As we began to discuss above smallmouth bass tend to be more of a roaming species of bass. Smallmouth bass are often found in large schools, kinda similar to Striped Bass. One interesting fact is that the schools tend to all school in like sizes. If you find a school of 1.5 lb fish, then most of the time the rest of the fish are the same size. On the contrary, if you find a school of 4 pounders you are in for a fun time and sore arms.
Finding smallmouth on flats
Places to start targeting smallmouth bass are large flats in a lake or river, then find the point or dropoff that has the steepest exist to deeper water. This edge will congregate the baitfish, crayfish and hence the smallmouth as well.
If you can find a flat or bar with some current, whether that be from a river or the wind it can make the flat even that much better. Now when you are fishing the flat do not be alarmed if there isn't a bunch of cover. I have found more smallmouth just cruising seemingly barren flats.
If the body of water you are fishing is a natural lake simply look for the mouths of rivers. These areas tend to have a delta of silt and sand, and can be magnets for baitfish and smallmouth.
Topwater lures, tube baits and even a Carolina rig can be very effective at cover the water till you locate the mother load.
Locating smallmouth on rocks and boulders
Early in the spring of the year and in many southern reservoirs you can target smallmouth bass on rip rap banks. Rip rap banks that are located around a bridge often times have current pushing thru and can act like a magnet for all sized smallmouth. Baits that tend to shine are crankbaits, spinnerbaits and jerkbaits. Simply parallel the bank and retrieve your lure for maximum effectiveness.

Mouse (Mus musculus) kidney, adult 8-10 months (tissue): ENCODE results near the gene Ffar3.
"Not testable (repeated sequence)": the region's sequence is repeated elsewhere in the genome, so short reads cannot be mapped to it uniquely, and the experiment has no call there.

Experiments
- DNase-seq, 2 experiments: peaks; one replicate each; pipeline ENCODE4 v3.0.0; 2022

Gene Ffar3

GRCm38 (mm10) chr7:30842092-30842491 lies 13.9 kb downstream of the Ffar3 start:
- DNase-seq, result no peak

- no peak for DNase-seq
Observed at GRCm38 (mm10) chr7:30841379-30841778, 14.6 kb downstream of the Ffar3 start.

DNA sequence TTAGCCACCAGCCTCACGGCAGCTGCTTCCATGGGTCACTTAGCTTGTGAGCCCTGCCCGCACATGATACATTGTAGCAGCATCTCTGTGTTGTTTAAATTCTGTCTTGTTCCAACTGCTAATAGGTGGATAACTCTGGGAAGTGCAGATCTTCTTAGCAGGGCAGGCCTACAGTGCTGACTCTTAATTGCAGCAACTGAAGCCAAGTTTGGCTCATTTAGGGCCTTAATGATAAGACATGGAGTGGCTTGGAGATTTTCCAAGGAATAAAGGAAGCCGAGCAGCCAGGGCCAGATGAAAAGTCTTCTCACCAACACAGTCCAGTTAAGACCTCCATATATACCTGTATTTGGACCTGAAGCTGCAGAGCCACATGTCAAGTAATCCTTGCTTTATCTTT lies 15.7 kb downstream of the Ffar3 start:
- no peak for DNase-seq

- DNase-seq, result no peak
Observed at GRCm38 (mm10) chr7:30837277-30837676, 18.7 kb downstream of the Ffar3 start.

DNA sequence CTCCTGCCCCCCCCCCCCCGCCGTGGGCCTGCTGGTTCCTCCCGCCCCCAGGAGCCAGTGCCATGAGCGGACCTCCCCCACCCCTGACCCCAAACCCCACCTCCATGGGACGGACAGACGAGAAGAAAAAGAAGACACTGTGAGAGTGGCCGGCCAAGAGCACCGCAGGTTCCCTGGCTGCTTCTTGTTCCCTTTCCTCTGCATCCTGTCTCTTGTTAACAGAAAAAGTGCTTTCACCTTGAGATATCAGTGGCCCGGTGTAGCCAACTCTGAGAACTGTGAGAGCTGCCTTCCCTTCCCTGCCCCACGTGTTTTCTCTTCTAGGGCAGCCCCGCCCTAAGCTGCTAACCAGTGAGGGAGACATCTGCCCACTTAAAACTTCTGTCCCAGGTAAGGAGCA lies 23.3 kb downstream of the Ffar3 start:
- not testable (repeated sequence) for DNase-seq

The holy-grail of smallmouth fishing can sometimes be found way off the bank on isolated boulders. These boulders sometimes do not hold massive schools of fish, but they do have some of the largest smallmouth in a lake. To locate these types of structure a sonar and even a side-finder graph can be used.
After you locate an isolated boulder make sure you drop a way-point on the spot and continue to ideal the area to see if that boulder is the only one. If you can not find another boulder come back to the GPS waypoint and hold on!
The best baits for smallmouth on isolated boulders hands down is the drop shot rig. You can either cast to the boulder or if the water is deeper than 15 feet or so you can fish it vertically. The benefit to fishing the drop shot vertically is that you can watch for fish on your fish finder.